Smart politics or smart policy?
The start of this year's election race has seen politicians accused left, right, and centre of bribing their electorates.
John Key was first off the mark with his super teacher policy. A $359 million lolly scramble for teachers (over four years), Key wants to build four new teacher roles. It would see the promotion of 6,000 teachers in a workforce of 50,000. It would also see teachers sharing their expertise across schools.
While some on the right have accused the policy of targeting the fluffy concept of collaboration, some on the left have accused it of introducing elements of competition from the business world that are simply not suitable for education.
To recap the policy, the first newly created role is the Lead Teacher. This will see 5,000 teachers being paid $10,000 on top of their usual annual salary to lead other teachers and opening their classroom doors to share their teaching excellence.
Notching up another level is the Expert Teacher role for a select 1,000 teachers. With a price tag of $20,000 extra a year, these teachers will work across a group of schools for two days each week.
Expert Teachers will work under 250 Executive Principals across the country, who will themselves mentor and lead principals across their group of schools. These super principals will receive an additional salary top-up of $40,000.
Finally, Change Principals will be responsible for turning around struggling schools, creating an incentive for these principals, as Gordon Campbell says, to "select schools based on the size of the challenge rather than the size of the school". Currently, schools with higher student enrolment pay their principals better.
Change Principals will be incentivised to work in challenging schools, and will come with a hefty price tag of $50,000 extra.
So why has the policy been criticised from left and right?
From the right, the Prime Minister's announcement to build a career track for teachers has been cynically called "a bold step left", pandering to "left-leaning women, education unions and other voters nattering about inequality".
As Matthew Hooton commented in The National Business Review, Key's move towards encouraging collaboration in education is "echoing 20 years of union demands". Indeed, it seems to be a clever political move. But clever politics and clever policy aren't always mutually exclusive.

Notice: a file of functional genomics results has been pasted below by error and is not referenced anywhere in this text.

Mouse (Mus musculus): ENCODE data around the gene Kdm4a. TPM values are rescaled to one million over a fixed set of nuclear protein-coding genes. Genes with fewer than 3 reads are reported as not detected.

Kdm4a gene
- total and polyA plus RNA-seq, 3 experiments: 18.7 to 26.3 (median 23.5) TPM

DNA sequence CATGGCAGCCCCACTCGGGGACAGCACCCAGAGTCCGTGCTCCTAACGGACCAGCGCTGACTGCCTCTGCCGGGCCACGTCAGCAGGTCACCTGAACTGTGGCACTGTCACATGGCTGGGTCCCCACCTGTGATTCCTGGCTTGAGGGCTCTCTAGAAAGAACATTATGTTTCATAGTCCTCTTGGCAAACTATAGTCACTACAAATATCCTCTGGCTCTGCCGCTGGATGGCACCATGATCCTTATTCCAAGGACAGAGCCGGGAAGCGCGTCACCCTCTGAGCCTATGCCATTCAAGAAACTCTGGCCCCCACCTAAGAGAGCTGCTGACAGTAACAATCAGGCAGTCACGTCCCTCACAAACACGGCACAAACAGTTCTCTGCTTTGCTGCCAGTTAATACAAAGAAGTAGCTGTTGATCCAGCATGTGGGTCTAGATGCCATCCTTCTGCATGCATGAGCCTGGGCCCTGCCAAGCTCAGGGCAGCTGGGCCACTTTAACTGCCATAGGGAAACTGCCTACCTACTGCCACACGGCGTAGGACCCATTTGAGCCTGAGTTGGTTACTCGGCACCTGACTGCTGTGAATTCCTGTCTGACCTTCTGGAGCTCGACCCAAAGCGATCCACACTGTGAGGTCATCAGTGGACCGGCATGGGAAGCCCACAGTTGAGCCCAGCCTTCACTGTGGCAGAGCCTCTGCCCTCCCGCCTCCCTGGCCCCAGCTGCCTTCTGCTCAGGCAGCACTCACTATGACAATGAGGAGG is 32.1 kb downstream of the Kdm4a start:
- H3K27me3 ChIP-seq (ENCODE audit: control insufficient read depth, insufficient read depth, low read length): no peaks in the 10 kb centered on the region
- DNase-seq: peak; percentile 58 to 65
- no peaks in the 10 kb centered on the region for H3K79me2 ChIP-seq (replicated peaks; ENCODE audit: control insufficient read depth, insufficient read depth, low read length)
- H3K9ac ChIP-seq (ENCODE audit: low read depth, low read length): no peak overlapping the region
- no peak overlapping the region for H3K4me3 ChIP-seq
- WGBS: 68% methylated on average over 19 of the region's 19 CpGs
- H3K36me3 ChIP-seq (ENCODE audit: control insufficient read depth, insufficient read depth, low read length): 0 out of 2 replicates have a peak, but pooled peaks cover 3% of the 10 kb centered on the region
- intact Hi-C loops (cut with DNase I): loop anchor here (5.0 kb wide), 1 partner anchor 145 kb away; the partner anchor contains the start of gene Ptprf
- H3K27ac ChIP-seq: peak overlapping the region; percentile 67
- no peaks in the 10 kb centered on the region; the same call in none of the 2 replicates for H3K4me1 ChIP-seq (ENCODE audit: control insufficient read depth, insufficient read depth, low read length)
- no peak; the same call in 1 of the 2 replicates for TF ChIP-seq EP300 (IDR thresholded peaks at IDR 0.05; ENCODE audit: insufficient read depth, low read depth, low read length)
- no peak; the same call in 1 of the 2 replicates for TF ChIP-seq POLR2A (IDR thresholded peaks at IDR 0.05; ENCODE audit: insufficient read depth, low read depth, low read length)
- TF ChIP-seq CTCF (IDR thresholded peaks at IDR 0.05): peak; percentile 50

We found in our research trip to Singapore, that the nation's world-leading education system uses elements of both competition and collaboration, and that the latter is essential for whole-system improvement.
New Zealand, by contrast, has a self-managing school system where responsibility for education is devolved right down to the local level, with 2,500 Boards of Trustees governing 2,500 'island' schools, and where funding is allocated on a per head basis. This competitive structure, in theory, is supposed to drive improvement. Indeed, while this autonomy has generated great improvements in many schools, good practice is slow to spread.
Writing on the subject of collaboration and competition in schools for UK think tank Policy Exchange, James O'Shaughnessy (previous Director of Policy to David Cameron) has said that New Zealand's "highly atomised framework is both the system's greatest strength and weakness".
Allowing the best teachers and principals to help build the capacity of other schools could go a long way to improving the education system, contrary to the cynical view that this collaboration is simply serving the self-interested.
If the policy is well executed, promoting Expert Teachers and Executive Principals to work across a cooperative of schools should open the flow of information, skills and expertise to allow good practice to spread.
Meanwhile, the view from the left has been equally cynical. The government has been accused of "ideologically-driven readiness to monetise and to atomise aspects of the existing state education system".
Yet the problem of atomisation is precisely what this policy could fix.
And monetising these roles is essential. The reality is, the Executive Principal role is a huge job. These people will have to be super principals, building relationships and trust with principals and staff in around 10 schools in only 2 days a week, something that will be particularly challenging when principals are used to running things their way.
Executive Principals will be accountable not only for lifting student achievement across the group of schools, but will continue to be accountable to the Board of Trustees in their own school.
This policy is not about creating an elite class of super teachers and principals but about fairly recognising that these are leaders who will have a very challenging task on their hands. Quite frankly, they will deserve the extra dosh.
As O'Shaughnessy says, "within public sector markets, just as in private sector ones, collaboration is actually a much more important feature than competition ... competition between firms plays a smaller yet essential part, providing the sharp edge of accountability that ensures collaboration is productive and does not slide into complacency".
This policy has the potential to open up collaboration to lift productivity while keeping the 'sharp edge' of competition in place. And while there has been some criticism from the margins, on the whole it has been widely welcomed. It is not only smart political move, but a smart policy move too.
Rose Patterson is a Research Fellow at the New Zealand Initiative (www.nzinitiative.org.nz)